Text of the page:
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The Little Drummer Boy
|"The Little Drummer Boy"|
One of US single picture sleeves
|Single by Harry Simeone Chorale|
|Released||December 19, 1958 (1958-12-19)|
"The Little Drummer Boy" (originally known as "Carol of the Drum") is a popular Christmas song written by the American classical music composer and teacher Katherine Kennicott Davis in 1941. First recorded in 1951 by the Trapp Family Singers, the song was further popularized by a 1958 recording by the Harry Simeone Chorale; the Simeone version was re-released successfully for several years and the song has been recorded many times since. In the lyrics, the singer relates how, as a poor young boy, he was summoned by the Magi to the Nativity of Jesus. Without a gift for the Infant, the little drummer boy played his drum with approval from Jesus's mother, Mary, recalling, "I played my best for him" and "He smiled at me".
Origins and history
The song was originally titled "Carol of the Drum" and was published by Davis, subtitled "Czech carol freely transcribed by C.R.W. Robertson". While speculation has been made that the song is very loosely based on "Hajej, nynjej", the chair of the music department at Davis's alma mater Wellesley College claims otherwise. In an interview with Music Department Chair Claire Fontijn, the College writes:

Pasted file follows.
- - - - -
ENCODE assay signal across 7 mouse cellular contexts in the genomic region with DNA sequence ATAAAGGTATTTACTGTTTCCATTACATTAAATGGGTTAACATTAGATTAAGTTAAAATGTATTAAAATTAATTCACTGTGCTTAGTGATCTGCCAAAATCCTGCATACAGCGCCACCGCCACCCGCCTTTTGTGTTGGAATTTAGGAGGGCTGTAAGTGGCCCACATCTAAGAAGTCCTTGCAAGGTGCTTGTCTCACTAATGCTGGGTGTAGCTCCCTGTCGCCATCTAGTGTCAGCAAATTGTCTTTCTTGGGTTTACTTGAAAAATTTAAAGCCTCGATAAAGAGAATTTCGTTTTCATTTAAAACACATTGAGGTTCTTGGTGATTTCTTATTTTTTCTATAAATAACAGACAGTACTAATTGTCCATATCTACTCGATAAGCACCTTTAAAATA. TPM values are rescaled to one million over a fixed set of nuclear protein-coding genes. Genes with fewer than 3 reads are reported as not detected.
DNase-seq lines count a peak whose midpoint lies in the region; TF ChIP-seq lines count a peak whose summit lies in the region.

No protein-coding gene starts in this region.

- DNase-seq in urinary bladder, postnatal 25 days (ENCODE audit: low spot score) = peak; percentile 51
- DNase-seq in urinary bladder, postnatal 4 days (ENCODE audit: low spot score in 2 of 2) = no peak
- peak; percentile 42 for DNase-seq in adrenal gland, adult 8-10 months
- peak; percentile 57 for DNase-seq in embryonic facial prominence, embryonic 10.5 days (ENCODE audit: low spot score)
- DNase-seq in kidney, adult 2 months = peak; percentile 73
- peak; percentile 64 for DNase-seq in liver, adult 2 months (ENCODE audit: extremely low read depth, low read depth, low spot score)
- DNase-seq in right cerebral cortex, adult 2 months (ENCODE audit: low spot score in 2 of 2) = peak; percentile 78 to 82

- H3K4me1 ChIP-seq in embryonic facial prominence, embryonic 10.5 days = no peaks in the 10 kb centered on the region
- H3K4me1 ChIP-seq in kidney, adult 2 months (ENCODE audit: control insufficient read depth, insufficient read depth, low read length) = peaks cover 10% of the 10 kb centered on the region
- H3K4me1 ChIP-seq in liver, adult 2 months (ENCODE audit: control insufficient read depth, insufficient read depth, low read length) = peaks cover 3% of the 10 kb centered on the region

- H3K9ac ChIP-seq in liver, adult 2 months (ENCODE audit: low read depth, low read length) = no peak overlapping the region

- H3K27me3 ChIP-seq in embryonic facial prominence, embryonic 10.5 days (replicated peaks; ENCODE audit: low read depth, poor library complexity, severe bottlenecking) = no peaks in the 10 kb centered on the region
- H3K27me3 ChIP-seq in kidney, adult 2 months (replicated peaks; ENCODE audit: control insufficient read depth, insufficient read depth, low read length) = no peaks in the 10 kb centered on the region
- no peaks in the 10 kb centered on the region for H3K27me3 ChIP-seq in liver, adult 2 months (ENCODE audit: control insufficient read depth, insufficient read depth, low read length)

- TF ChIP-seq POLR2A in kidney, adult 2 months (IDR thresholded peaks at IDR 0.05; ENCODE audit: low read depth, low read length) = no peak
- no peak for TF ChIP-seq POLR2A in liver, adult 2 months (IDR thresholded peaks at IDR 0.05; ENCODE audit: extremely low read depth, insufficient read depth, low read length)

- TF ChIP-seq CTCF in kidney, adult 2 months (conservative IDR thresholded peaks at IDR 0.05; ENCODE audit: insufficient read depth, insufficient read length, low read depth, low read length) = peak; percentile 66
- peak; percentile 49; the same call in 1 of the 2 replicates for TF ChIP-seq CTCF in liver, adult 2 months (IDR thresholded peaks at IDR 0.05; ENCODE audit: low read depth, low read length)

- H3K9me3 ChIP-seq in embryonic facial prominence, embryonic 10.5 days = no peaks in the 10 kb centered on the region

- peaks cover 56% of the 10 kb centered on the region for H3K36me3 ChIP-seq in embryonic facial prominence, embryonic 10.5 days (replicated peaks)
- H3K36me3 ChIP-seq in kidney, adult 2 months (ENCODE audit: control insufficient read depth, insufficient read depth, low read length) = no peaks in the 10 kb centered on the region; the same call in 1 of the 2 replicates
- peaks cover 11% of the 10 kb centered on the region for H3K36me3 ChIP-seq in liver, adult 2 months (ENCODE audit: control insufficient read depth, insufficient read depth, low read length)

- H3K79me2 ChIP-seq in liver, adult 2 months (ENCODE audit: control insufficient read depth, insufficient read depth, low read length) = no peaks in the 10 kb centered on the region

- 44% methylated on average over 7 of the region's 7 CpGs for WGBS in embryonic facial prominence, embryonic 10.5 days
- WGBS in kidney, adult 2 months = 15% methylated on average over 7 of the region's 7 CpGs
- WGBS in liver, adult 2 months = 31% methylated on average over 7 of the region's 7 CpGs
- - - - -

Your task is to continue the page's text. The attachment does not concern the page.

Inspiration for "The Little Drummer Boy" came to Davis in 1941. "[One day], when she was trying to take a nap, she was obsessed with this song that came into her head and it was supposed to have been inspired by a French song, ‘Patapan,’" explained Fontijn. "And then ‘patapan’ translated in her mind to ‘pa-rum-pum-pum,’ and it took on a rhythm." The result was "The Little Drummer Boy."
The purported Czech original of the carol has never been identified.
Davis's interest was in producing material for amateur and girls' choirs: Her manuscript is set as a chorale, in which the tune is in the soprano melody with alto harmony, tenor and bass parts producing the "drum rhythm" and a keyboard accompaniment "for rehearsal only". It is headed "Czech Carol freely transcribed by K.K.D.", these initials then deleted and replaced with "C.R.W. Robinson", a name under which Davis sometimes published.
"Carol of the Drum" appealed to the Austrian Trapp Family Singers, who first brought the song to wider prominence when they recorded it for Decca Records in 1951 on their first album for the label. Their version was credited solely to Davis and published by Belwin-Mills.